Bellini Supercook Yumi Wi-Fi. The (in)security Perspective.

Oh, IoT. Internet of Things. How promising you are. Like most geeks I’ve dreamed of having everything electronic I own connected to the Internet. Ever since seeing the NetBSD Toaster online in 2005, my own mind and that of other developers, has clearly wandered into areas we never thought possible previously.

But, as anyone with any interest in Security will already be acutely aware of, the actual security of the software running on many of these things is, to put it lightly, COMPLETELY AND ABSOLUTELY TERRIBLE!

We were provided a beta device for assessment of the operation, and one of the things we said to the manufacturer at the time was that we would perform a security assessment of the device and provide our findings to them.

We did that. They went silent. I have no idea if any of this is resolved, or will ever be. We have reached out to the vendor to find out if they have resolved these issues. At the time of writing, we are running the same firmware version as the latest available on

Read on for my full assessment of the Supercook Wi-Fi Yumi security.

Continue reading Bellini Supercook Yumi Wi-Fi. The (in)security Perspective.

What the hell just happened! Did you just get PWND?

So, if you’ve been following this blog for a while (there aren’t many, but I do know of a couple) you may have just seen a whole bunch of infosec/ctf/hacking-related content added to the site.

No, my blog hasn’t been hacked.

No, I’m not a skript kiddie.

No, I don’t illegally access sites or servers I don’t have permission to access.

Yes, I do consider myself a hacker – but in the true sense of the word. Someone who uses hardware and software for purposes they were not originally designed for. Not the meaning of the word used by the media – someone who accesses systems illegally.

Yes, I do operate a small Information Security group – aimed at fostering knowledge and understanding of information security issues.

Yes, I am involved with assessing security of software as part of my full-time software development role.

Yes, I often undertake CTF challenges on the weekends.

Yes, I am aiming to move into a role with more involvement in Information Security in the future.

No, I will not hack your ex-girlfriends Facebook, and nor do I know anyone who can.

I was starting to operate a small blog hosted on to host all my CTF and security related content, but it was then becoming a little annoying to have this blog sitting here, only hosting brewing content. I can’t see a reason why it can’t do both, so I imported all the images and content over here.

So, from here on there won’t be ONLY homebrewing posts, I’ll be posting on information security related topics too. There are a stack of homebrewers who are in the IT industry too, so I think that content will also be kind of interesting for some of you anyway. Likewise, InfoSec people are often basically functioning alcoholics too – so they’ll probably get something from the homebrewing content too 🙂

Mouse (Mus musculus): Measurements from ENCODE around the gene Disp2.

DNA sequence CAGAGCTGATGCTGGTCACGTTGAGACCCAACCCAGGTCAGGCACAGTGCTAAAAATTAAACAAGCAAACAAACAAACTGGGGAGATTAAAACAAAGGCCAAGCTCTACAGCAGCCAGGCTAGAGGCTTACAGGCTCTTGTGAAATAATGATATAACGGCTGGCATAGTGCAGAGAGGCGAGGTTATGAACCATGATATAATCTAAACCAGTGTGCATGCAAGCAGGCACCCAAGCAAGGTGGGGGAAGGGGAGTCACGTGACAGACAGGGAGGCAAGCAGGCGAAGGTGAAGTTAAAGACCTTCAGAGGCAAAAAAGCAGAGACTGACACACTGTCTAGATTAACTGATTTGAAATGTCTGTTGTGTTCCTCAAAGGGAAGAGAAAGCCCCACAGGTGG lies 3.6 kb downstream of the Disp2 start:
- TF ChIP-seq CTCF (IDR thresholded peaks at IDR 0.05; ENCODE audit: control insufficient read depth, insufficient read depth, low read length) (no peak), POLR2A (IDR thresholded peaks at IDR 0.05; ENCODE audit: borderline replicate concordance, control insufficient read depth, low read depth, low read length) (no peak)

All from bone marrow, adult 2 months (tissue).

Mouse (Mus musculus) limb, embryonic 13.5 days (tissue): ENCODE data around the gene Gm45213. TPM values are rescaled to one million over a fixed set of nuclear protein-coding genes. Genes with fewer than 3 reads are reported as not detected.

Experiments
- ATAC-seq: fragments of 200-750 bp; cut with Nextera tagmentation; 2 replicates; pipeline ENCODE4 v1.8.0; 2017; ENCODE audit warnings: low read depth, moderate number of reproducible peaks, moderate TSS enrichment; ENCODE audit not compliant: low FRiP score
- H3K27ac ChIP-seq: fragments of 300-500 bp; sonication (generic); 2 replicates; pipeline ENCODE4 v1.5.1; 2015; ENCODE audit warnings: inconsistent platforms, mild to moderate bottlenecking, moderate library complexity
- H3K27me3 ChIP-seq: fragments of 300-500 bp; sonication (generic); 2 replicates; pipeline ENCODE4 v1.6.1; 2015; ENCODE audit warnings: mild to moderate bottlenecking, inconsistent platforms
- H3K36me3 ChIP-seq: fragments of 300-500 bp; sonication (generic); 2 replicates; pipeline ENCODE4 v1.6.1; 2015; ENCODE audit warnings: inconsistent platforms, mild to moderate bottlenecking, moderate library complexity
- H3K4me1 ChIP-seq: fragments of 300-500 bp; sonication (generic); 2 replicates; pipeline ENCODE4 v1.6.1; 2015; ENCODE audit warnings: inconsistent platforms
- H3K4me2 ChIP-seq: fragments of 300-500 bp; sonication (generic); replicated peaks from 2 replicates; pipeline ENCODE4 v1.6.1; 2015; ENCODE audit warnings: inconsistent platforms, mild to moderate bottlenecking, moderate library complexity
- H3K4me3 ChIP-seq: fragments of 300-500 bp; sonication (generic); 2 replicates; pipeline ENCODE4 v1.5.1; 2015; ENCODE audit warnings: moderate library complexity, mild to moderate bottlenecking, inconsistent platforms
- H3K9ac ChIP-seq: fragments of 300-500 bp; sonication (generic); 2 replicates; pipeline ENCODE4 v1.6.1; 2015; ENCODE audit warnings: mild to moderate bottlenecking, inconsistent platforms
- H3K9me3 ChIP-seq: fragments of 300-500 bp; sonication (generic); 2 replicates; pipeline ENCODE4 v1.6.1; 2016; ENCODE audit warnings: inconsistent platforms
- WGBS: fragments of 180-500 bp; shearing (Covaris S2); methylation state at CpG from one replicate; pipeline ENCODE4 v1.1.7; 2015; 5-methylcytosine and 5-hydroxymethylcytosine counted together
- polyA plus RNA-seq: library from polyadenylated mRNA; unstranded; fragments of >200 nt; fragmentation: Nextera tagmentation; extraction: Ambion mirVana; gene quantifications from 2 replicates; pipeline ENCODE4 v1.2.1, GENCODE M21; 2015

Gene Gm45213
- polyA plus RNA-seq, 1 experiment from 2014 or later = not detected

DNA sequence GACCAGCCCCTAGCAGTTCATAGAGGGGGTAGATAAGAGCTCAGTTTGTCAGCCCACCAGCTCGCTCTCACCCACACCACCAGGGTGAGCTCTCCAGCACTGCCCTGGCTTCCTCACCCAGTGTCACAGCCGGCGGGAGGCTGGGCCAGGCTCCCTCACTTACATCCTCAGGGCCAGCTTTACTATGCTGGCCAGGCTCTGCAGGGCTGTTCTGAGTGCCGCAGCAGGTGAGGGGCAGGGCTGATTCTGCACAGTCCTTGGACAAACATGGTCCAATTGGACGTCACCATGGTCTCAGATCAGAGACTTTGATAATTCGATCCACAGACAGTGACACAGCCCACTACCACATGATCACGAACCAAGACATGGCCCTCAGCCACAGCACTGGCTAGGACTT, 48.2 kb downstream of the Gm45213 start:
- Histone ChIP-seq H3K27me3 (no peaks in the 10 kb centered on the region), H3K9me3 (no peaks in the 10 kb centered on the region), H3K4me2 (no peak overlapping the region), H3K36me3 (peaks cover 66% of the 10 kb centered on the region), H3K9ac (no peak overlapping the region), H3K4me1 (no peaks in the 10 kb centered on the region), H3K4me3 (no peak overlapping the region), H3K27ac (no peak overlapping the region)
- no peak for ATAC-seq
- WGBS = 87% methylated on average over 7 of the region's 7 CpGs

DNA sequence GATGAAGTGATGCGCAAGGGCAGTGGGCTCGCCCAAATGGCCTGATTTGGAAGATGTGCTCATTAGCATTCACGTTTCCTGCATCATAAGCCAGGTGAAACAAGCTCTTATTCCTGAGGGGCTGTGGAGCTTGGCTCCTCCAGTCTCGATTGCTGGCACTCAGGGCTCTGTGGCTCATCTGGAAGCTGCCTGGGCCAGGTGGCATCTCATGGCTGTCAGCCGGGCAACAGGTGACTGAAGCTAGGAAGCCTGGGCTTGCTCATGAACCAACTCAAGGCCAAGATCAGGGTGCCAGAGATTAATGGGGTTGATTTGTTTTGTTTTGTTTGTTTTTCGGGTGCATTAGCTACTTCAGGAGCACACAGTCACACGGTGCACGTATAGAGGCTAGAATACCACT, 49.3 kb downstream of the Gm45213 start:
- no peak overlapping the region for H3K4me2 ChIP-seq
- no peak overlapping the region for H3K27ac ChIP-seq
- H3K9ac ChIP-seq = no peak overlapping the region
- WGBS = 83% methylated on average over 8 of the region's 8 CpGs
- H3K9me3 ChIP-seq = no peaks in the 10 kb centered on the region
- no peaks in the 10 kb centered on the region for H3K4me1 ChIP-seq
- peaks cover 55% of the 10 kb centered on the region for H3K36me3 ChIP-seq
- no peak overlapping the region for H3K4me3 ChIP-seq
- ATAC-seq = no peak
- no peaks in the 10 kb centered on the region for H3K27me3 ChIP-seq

Urrrrrgh…. OSMC/Kodi. Default passwords. Unprotected credentials. Default directories.

We run Kodi/OSMC on Raspberry Pi’s in our house, as media players. They work brilliantly. Give them a stable power supply, and they run forever.

But, last night and tonight I needed to get access to it via the shell to repair a plugin which fails to work properly.

OSMC has a default username and password.
It has a default directory.
Plugin and account passwords are in clear-text.
Screen Shot 2016-05-19 at 9.28.01 pm

So… it would take perhaps a half an hour for someone to write some Python code which checks for the defaults and raids the system for the usernames and passwords…

Red Team Engagements

I just LOVE this video! It’s coverage of RedTeam Security doing a Red Team engagement on a small US Power Company.

This has completely confirmed my desire to move into a hands-on white-hat penetration testing career (having spent the past 15 years as a developer and sysadmin), and it was a major driver for me to start doing CTF challenges before I get into doing the Offensive Security Certified Professional certificate, via the Pentesting with Kali course.

NullByte CTF – Walk Through

This is a writeup of the NullByte CTF challenge which can be found on VulnHub.

I really wasn’t sure what to do next after the last challenge, but this one looked as good as any!

I ultimately headed down the slightly wrong path at the end here, but I learned a lesson from that in itself. Also I learned about manual, blind SQL Injection rather than using SQLMap to do all the dirty work, so that was nice.